...about the damned...
by Todd Foltz
It's 3:20 on a weekday afternoon, and I'm waiting by the phone. As usual. But this time it's not a girlfriend who's supposed to call, but none other than Rat Scabies.
So maybe the phone sex is out today, but that's OK. It's not every day that one of The Damned calls you. And who knows? I've never met Rat Scabies, so it's certainly possible that he's actually better at talking dirty than my girlfriend.
It never hurts to ask, I figure.
The phone rings.
It's 3:25, and the interview's not scheduled until 3:30. But, I figure, if there's one thing you can say about ol' Rat, it's that he's prompt. And that's a good thing.
At least he's not like Doc Severinson, who called me 30 minutes early one time and got pissed because I wasn't around. Aside from having bad taste in clothes, he's an asshole, too.
That's Doc, not Rat.
The phone rings again, and I pick it up.
"Hiya, Rat! How's it goin', ya old punk?"
Great, I think. The strong silent type. He'll give me a bunch of monosyllabic grunts and one-word answers, and I'll end up writing a story that focuses on me and not the fact that the Damned have returned to the world of music with their first new studio album in 10 years.
"Rat?" I ask hesitantly.
"Who's Rat?!" a gruff voice barks. The man it belongs to sounds for all the world like Wilfred Brimley with a stick up his ass.
Egads, I think. The years haven't been kind to a man who helped influence the direction punk rock took. I mean this was the man who, as a smart-ass 19-year-old punk with scabies, got his less-than-complementary nickname by walking into a room and scaring a rat away. Or something like that. Was he trying to distance himself from the most memorable appellation a drummer ever had? Next thing you know, he'd start hawking oatmeal.
"You're Rat," I said. "Rat Scabies of The Damned."
"I most certainly am not. I'm your landlord. And I need to talk to you about that music you intend to play. You can't rent from us if you intend to play loud music."
"What gives you the idea I'll play loud music," I said, trying to affect my most innocent voice and basically sounding as convincing as Macauley Culkin.
"Well, this Rat Scabies character, for one thing, young man."
My other line rings. I see the clock, and it reads 3:27.
"Yeah, about that Rat, I'll have to get back to you."
I cut the old man off as I click over to the other line. It's Cleopatra's publicist, who tells me to hold for Rat Scabies. As I wait, I grasp frantically for the promo disc of "Not of This Earth," the new disc‹which until this moment I have forgotten to listen to. The cover is Phallic with a capital P, which certainly doesn't bother me any. I mean, penises are cool as genitalia go, though I tend to prefer vulvas. But I'm happy with mine‹penis, that is‹and as I contemplate it, a crisp, friendly British voice comes on the line, relieving me of all fears of an uncommunicative subject. This interview will be neither monosyllabic nor full of one-word answers.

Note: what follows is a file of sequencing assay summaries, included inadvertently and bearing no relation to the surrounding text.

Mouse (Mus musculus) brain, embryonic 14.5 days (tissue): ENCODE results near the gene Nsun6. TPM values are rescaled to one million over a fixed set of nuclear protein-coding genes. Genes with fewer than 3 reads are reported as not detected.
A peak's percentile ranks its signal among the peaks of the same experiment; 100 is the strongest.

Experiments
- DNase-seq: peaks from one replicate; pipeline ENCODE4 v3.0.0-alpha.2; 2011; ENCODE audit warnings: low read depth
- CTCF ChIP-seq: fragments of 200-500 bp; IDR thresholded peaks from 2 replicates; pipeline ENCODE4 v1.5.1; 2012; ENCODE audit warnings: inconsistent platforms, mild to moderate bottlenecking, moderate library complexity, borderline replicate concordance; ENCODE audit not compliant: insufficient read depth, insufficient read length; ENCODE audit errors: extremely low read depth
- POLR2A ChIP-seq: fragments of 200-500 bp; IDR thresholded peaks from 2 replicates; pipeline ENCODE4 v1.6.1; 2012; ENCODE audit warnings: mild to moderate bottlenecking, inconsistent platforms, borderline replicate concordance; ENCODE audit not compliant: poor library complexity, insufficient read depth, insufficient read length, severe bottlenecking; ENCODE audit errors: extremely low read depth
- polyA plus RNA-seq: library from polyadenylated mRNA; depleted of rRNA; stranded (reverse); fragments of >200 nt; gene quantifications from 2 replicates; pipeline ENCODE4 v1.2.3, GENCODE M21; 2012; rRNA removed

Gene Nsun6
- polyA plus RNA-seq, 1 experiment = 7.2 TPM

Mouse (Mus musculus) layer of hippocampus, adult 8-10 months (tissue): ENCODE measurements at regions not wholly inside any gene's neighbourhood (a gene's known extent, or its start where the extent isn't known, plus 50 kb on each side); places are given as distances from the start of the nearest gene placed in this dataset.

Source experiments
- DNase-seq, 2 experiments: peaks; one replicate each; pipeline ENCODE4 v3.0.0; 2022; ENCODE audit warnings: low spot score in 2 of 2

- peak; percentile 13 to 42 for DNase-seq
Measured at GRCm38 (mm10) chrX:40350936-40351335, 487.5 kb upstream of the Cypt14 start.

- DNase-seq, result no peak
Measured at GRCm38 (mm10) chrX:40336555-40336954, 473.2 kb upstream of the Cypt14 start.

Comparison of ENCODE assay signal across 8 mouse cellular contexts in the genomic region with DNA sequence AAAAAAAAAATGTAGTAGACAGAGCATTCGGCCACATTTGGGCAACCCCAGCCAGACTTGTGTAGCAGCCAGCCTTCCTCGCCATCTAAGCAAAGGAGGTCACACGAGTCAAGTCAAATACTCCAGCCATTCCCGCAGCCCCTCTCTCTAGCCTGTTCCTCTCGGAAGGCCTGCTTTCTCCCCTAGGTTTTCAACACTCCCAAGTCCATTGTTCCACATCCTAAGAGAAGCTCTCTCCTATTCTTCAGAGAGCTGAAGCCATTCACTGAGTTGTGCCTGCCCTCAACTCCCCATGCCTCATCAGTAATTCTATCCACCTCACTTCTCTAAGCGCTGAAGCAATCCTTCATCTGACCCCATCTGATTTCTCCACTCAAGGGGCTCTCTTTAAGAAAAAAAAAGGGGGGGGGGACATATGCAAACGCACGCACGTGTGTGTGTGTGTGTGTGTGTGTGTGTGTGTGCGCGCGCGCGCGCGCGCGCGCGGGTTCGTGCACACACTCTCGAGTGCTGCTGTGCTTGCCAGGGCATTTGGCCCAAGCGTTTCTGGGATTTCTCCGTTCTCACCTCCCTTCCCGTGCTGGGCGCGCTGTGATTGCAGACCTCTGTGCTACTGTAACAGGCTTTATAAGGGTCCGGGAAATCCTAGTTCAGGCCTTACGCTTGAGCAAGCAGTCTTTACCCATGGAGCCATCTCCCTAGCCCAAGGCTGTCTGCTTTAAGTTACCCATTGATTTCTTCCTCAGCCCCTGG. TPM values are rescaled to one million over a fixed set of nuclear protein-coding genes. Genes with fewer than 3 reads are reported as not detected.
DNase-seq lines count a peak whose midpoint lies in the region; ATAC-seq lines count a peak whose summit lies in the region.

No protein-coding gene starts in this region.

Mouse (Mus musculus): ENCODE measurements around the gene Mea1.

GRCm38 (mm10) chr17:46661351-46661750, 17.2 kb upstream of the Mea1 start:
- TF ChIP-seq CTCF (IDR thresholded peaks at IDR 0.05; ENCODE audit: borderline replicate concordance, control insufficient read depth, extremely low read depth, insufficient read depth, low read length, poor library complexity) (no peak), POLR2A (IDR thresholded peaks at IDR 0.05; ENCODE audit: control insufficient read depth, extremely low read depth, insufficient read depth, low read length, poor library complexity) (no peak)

Mr. Rat Scabies turns out to be cool, friendly and willing to converse about everything from the new Trainspotting movie (he was impressed that as an American I managed to pick up 80 percent of the Scottish dialogue "that's about all anyone can get of that dialect.") to the summer's football games (the penalty shot that killed England in the European cup was a bummer).
Then the conversation turns to the new album. For some reason, I forget to ask about all the penises.
Wouldn't you know it?
So here The Damned are in Indian Summer in America, poised for success with their first studio album in years, and what happens?
A bunch of gits by the name of the Water‹oops! better make that Sex‹Pistols up and announce a reunion tour. And, they've released a new live album. If you ask Rat Scabies, 20 years has only helped the Pistols' playing marginally.
"Bloody well nail in the coffin, that lot," he says congenially. "Makes me not even want to do this."
But do this he has, and with an ex-Pistol type, at that. The line-up for "Not of This Earth" includes Rat, Dave Vanian, Kris Dollimore of the Godfathers, Moose of New Model Army, Alan Lee Shaw, Brian James and Glen Matlock of Pistols fame himself.
But you know. Glen was one of the good ones.
But even the show-bizzery of the Pistols can't detract from Rat Scabies' enthusiasm about the new album. And who better to drum up support for it than the band's drummer?
The album is playing in the background as I chat with Rat. And with its intermarriage of punk and blues, it's not a bad disc. But I keep scanning the promotion material to see if The Damned didn't sneak ol' Glenn Danzig onto the album as singer. The pages don't mention him, and I decide not to ask Scabies about it.
He's spent the past few years beating about the Internet rather than the band circuit. With all it's interactive possibilities, cyberspace is taking DIY to a new level. One thing Scabies has learned is that the Internet is a lot like life.
"You never end up where you want to go," he said with a laugh.
One place Scabies has ended up a lot lately is the programmer's chair. He's been designing CD roms and writing a script for a spoken-word album. But for Scabies, who'd rather not disclose his age, drumming will always be his love.
"It would have been easier to play the flute it doesn't weigh as much," he said. "Sadly, it was the noise of the drum I fell in love with."
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